Enacted by California state legislators in September and effective for contracts entered on or after January 1, 2018, A.B. 1701 makes direct contractors (defined as those with a direct contractual relationship with a project owner) who work on private projects in California responsible for subcontractors who fail to pay their employees—even if the contractors already paid the subcontractors for the work. The law, now codified at Labor Code Section 218.7, subjects direct contractors to liability for the unpaid wages, fringe benefits, or other benefit payments or contributions owed by defaulting subcontractors, plus interest.
This new law places a significant burden on direct contractors in California; provides no safe harbor; and gives third parties, such as unions, standing to bring a civil action on behalf of wage claimants. It also gives the California Labor Commissioner standing to bring an enforcement action against offending contractors, and entitles prevailing plaintiffs to recover their attorney's fees and costs.
There are, however, some limits to the reach of this new law. Lawsuits or enforcement actions under it must be brought within one year of project completion. And at the direct contractor’s request, lower-tier subcontractors must provide payroll records and project award information to the direct contractor for review; and if a subcontractor does not timely provide the requested records and information, direct contractors may also withhold as “disputed” all sums owed that subcontractor.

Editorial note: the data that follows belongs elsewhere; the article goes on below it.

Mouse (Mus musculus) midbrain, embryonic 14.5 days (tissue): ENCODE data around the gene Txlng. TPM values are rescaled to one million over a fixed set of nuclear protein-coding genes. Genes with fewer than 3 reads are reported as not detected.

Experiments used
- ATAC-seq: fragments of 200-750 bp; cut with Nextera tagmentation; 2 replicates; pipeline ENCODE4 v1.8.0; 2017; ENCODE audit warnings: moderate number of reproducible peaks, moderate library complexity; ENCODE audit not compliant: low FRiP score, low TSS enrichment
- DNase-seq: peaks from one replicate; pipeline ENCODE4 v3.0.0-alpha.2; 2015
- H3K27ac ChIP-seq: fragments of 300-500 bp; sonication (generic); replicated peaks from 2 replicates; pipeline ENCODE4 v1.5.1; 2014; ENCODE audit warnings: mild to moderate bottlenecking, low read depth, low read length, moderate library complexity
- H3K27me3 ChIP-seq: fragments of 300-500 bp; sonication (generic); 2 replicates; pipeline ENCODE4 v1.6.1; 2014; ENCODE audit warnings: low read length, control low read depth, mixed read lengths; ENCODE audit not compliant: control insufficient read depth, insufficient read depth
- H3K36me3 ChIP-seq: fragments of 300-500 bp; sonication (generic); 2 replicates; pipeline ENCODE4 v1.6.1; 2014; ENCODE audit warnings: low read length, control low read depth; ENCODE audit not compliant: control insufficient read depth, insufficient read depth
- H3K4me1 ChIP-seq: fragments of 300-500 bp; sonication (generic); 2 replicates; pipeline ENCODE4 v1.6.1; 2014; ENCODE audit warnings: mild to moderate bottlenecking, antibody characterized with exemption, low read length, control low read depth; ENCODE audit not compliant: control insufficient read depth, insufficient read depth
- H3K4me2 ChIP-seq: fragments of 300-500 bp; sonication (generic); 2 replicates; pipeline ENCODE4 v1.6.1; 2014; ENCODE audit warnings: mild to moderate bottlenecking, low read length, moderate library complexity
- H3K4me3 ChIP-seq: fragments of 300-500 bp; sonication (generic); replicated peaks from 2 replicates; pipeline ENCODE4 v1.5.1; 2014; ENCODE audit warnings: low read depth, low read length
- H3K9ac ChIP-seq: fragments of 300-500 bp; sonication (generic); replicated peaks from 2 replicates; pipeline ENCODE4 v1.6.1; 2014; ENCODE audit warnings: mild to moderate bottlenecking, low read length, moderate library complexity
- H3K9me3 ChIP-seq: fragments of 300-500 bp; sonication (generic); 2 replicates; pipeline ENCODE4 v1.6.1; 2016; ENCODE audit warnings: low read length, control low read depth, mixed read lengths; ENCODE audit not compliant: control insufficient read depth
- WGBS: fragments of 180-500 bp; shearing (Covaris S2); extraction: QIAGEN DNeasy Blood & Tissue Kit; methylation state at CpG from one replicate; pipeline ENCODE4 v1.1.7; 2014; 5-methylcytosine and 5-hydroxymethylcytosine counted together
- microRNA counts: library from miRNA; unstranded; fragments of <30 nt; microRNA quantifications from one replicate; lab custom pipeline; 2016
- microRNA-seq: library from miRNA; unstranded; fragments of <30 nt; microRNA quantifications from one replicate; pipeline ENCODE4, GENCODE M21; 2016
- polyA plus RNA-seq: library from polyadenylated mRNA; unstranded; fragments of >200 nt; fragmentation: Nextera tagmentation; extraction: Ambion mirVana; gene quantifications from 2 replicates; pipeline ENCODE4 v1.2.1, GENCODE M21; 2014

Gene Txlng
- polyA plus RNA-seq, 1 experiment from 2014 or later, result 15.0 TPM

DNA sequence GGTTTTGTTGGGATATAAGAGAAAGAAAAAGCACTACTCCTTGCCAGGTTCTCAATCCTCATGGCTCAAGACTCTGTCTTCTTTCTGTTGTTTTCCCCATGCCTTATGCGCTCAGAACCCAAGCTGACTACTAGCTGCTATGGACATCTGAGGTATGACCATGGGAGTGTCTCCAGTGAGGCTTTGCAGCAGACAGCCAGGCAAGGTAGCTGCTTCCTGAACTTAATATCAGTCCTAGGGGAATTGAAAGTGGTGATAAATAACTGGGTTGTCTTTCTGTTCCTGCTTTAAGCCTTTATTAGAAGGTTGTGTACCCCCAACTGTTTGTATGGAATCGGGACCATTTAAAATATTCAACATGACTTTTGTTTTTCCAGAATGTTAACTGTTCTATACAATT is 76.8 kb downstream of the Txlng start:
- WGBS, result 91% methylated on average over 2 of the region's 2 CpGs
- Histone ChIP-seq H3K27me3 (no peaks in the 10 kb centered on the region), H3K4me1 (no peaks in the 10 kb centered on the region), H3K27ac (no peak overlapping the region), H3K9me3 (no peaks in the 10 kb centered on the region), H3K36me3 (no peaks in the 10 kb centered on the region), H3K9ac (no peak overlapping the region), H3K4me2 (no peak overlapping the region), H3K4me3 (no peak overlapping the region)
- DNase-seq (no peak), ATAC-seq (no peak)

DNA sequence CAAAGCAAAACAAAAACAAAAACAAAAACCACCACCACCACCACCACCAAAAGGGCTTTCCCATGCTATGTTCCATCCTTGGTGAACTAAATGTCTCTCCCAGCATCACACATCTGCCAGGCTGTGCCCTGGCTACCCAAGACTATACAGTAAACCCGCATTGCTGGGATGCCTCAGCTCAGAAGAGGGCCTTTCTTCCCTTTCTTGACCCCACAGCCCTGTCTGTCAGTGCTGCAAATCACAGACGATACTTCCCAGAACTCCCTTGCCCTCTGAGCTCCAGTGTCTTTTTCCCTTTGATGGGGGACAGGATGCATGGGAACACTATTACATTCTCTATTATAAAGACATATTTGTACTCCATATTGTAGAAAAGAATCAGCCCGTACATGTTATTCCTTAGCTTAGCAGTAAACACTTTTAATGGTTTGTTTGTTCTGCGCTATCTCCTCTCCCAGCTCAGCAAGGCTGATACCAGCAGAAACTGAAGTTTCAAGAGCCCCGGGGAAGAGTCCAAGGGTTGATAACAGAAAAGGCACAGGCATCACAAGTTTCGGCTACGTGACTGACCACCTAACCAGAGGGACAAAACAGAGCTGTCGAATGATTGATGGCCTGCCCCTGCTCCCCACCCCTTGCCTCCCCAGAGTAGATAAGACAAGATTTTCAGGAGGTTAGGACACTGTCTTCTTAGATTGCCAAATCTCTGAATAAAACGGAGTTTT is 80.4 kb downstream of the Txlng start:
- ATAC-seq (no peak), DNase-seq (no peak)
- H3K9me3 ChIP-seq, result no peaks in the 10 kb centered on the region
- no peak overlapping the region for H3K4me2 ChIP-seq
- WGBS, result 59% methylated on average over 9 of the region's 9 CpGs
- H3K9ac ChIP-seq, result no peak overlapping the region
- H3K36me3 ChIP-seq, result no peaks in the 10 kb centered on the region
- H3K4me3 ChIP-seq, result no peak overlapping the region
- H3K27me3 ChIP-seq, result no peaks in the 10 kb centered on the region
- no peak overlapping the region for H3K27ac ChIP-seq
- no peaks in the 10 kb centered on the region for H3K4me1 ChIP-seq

Direct contractors planning to work on private projects in California after January 1, 2018, should consider:
- Including strong indemnity language in all subcontracts,
- Requiring subcontractors to be bonded,
- Devising means to monitor the financial health of its subcontractors during projects and
- Monitoring subcontractors' wage practices, including demanding payroll records and proof of payment.